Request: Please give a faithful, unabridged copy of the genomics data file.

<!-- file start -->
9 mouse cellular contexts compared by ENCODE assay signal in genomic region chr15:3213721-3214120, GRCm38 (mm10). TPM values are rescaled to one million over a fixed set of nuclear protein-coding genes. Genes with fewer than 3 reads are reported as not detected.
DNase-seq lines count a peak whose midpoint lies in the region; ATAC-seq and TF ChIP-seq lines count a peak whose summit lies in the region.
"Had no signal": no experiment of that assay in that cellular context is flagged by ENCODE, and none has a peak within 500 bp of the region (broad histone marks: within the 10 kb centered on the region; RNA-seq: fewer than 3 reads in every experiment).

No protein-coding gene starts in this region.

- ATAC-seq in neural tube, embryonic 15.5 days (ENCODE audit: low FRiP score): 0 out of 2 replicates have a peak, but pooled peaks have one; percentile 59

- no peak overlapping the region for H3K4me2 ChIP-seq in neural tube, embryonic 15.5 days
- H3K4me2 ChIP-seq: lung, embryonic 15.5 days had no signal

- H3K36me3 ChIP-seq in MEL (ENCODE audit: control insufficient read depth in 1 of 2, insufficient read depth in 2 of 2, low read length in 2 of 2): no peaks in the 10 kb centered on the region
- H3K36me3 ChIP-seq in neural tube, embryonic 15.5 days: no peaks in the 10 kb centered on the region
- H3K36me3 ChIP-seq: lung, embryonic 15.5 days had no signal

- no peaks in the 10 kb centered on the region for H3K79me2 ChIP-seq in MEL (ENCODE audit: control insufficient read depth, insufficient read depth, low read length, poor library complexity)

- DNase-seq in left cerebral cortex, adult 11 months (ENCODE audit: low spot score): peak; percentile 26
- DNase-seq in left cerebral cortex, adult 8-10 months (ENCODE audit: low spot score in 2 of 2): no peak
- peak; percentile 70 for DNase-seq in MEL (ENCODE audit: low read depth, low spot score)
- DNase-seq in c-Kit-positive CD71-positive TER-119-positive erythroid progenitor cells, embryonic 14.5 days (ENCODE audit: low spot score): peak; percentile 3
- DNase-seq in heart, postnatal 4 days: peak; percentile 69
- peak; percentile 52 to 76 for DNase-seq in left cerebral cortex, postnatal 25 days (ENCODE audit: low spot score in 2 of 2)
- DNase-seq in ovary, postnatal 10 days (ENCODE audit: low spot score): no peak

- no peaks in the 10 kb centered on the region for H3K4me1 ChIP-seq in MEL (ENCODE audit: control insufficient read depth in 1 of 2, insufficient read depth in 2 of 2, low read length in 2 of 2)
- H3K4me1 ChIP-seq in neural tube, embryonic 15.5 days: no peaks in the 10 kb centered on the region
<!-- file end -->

9 mouse cellular contexts compared by ENCODE assay signal in genomic region chr15:3213721-3214120, GRCm38 (mm10). TPM values are rescaled to one million over a fixed set of nuclear protein-coding genes. Genes with fewer than 3 reads are reported as not detected.
DNase-seq lines count a peak whose midpoint lies in the region; ATAC-seq and TF ChIP-seq lines count a peak whose summit lies in the region.
"Had no signal": no experiment of that assay in that cellular context is flagged by ENCODE, and none has a peak within 500 bp of the region (broad histone marks: within the 10 kb centered on the region; RNA-seq: fewer than 3 reads in every experiment).

No protein-coding gene starts in this region.

- ATAC-seq in neural tube, embryonic 15.5 days (ENCODE audit: low FRiP score): 0 out of 2 replicates have a peak, but pooled peaks have one; percentile 59

- no peak overlapping the region for H3K4me2 ChIP-seq in neural tube, embryonic 15.5 days
- H3K4me2 ChIP-seq: lung, embryonic 15.5 days had no signal

- H3K36me3 ChIP-seq in MEL (ENCODE audit: control insufficient read depth in 1 of 2, insufficient read depth in 2 of 2, low read length in 2 of 2): no peaks in the 10 kb centered on the region
- H3K36me3 ChIP-seq in neural tube, embryonic 15.5 days: no peaks in the 10 kb centered on the region
- H3K36me3 ChIP-seq: lung, embryonic 15.5 days had no signal

- no peaks in the 10 kb centered on the region for H3K79me2 ChIP-seq in MEL (ENCODE audit: control insufficient read depth, insufficient read depth, low read length, poor library complexity)

- DNase-seq in left cerebral cortex, adult 11 months (ENCODE audit: low spot score): peak; percentile 26
- DNase-seq in left cerebral cortex, adult 8-10 months (ENCODE audit: low spot score in 2 of 2): no peak
- peak; percentile 70 for DNase-seq in MEL (ENCODE audit: low read depth, low spot score)
- DNase-seq in c-Kit-positive CD71-positive TER-119-positive erythroid progenitor cells, embryonic 14.5 days (ENCODE audit: low spot score): peak; percentile 3
- DNase-seq in heart, postnatal 4 days: peak; percentile 69
- peak; percentile 52 to 76 for DNase-seq in left cerebral cortex, postnatal 25 days (ENCODE audit: low spot score in 2 of 2)
- DNase-seq in ovary, postnatal 10 days (ENCODE audit: low spot score): no peak

- no peaks in the 10 kb centered on the region for H3K4me1 ChIP-seq in MEL (ENCODE audit: control insufficient read depth in 1 of 2, insufficient read depth in 2 of 2, low read length in 2 of 2)
- H3K4me1 ChIP-seq in neural tube, embryonic 15.5 days: no peaks in the 10 kb centered on the region